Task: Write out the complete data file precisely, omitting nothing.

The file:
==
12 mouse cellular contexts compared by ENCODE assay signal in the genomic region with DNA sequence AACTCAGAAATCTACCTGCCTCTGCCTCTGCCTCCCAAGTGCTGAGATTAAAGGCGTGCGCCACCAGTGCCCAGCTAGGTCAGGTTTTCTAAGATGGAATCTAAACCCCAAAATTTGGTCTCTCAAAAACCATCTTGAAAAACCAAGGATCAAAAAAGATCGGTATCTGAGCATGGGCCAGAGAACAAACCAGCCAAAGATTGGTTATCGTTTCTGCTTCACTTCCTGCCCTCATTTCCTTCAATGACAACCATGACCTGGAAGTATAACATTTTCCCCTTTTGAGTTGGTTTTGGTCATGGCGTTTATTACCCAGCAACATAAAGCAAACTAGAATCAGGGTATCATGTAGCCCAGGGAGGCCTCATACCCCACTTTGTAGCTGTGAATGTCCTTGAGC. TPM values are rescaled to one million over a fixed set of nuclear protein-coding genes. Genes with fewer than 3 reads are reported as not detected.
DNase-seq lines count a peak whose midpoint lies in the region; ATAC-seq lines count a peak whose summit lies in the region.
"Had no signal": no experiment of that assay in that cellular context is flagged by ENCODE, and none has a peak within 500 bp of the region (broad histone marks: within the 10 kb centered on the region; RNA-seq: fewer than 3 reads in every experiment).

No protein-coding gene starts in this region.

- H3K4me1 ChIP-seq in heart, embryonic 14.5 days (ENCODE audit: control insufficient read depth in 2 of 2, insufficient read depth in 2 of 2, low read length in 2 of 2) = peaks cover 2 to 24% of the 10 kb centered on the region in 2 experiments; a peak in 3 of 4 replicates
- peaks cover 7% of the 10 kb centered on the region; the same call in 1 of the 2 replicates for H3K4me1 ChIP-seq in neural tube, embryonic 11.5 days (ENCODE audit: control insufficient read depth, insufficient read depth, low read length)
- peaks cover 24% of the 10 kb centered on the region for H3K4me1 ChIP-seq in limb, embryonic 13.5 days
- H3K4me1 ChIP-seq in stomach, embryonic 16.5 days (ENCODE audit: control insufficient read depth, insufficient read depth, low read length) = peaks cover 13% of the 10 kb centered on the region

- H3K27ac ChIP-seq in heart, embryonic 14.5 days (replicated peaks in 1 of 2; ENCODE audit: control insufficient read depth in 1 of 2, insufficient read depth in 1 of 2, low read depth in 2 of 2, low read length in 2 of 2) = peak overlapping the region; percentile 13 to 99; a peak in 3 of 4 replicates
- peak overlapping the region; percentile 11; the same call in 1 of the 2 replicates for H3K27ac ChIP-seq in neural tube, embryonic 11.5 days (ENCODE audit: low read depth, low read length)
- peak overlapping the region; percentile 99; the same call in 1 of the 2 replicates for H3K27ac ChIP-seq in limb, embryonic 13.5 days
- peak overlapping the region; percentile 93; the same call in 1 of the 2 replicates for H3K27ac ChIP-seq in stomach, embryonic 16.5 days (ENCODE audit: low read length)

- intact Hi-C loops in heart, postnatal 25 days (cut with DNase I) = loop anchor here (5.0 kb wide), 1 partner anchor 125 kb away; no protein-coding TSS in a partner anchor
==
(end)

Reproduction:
12 mouse cellular contexts compared by ENCODE assay signal in the genomic region with DNA sequence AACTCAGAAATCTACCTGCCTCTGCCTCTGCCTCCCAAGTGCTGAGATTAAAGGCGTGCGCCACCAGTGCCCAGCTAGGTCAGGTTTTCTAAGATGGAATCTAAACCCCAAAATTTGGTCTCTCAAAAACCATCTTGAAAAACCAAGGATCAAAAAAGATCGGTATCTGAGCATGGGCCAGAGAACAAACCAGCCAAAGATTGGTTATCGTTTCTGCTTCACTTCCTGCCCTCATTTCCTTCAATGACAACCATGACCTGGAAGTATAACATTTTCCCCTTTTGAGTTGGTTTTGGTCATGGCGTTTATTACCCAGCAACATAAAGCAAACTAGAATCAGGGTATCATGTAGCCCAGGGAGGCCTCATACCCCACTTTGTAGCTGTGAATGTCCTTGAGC. TPM values are rescaled to one million over a fixed set of nuclear protein-coding genes. Genes with fewer than 3 reads are reported as not detected.
DNase-seq lines count a peak whose midpoint lies in the region; ATAC-seq lines count a peak whose summit lies in the region.
"Had no signal": no experiment of that assay in that cellular context is flagged by ENCODE, and none has a peak within 500 bp of the region (broad histone marks: within the 10 kb centered on the region; RNA-seq: fewer than 3 reads in every experiment).

No protein-coding gene starts in this region.

- H3K4me1 ChIP-seq in heart, embryonic 14.5 days (ENCODE audit: control insufficient read depth in 2 of 2, insufficient read depth in 2 of 2, low read length in 2 of 2) = peaks cover 2 to 24% of the 10 kb centered on the region in 2 experiments; a peak in 3 of 4 replicates
- peaks cover 7% of the 10 kb centered on the region; the same call in 1 of the 2 replicates for H3K4me1 ChIP-seq in neural tube, embryonic 11.5 days (ENCODE audit: control insufficient read depth, insufficient read depth, low read length)
- peaks cover 24% of the 10 kb centered on the region for H3K4me1 ChIP-seq in limb, embryonic 13.5 days
- H3K4me1 ChIP-seq in stomach, embryonic 16.5 days (ENCODE audit: control insufficient read depth, insufficient read depth, low read length) = peaks cover 13% of the 10 kb centered on the region

- H3K27ac ChIP-seq in heart, embryonic 14.5 days (replicated peaks in 1 of 2; ENCODE audit: control insufficient read depth in 1 of 2, insufficient read depth in 1 of 2, low read depth in 2 of 2, low read length in 2 of 2) = peak overlapping the region; percentile 13 to 99; a peak in 3 of 4 replicates
- peak overlapping the region; percentile 11; the same call in 1 of the 2 replicates for H3K27ac ChIP-seq in neural tube, embryonic 11.5 days (ENCODE audit: low read depth, low read length)
- peak overlapping the region; percentile 99; the same call in 1 of the 2 replicates for H3K27ac ChIP-seq in limb, embryonic 13.5 days
- peak overlapping the region; percentile 93; the same call in 1 of the 2 replicates for H3K27ac ChIP-seq in stomach, embryonic 16.5 days (ENCODE audit: low read length)

- intact Hi-C loops in heart, postnatal 25 days (cut with DNase I) = loop anchor here (5.0 kb wide), 1 partner anchor 125 kb away; no protein-coding TSS in a partner anchor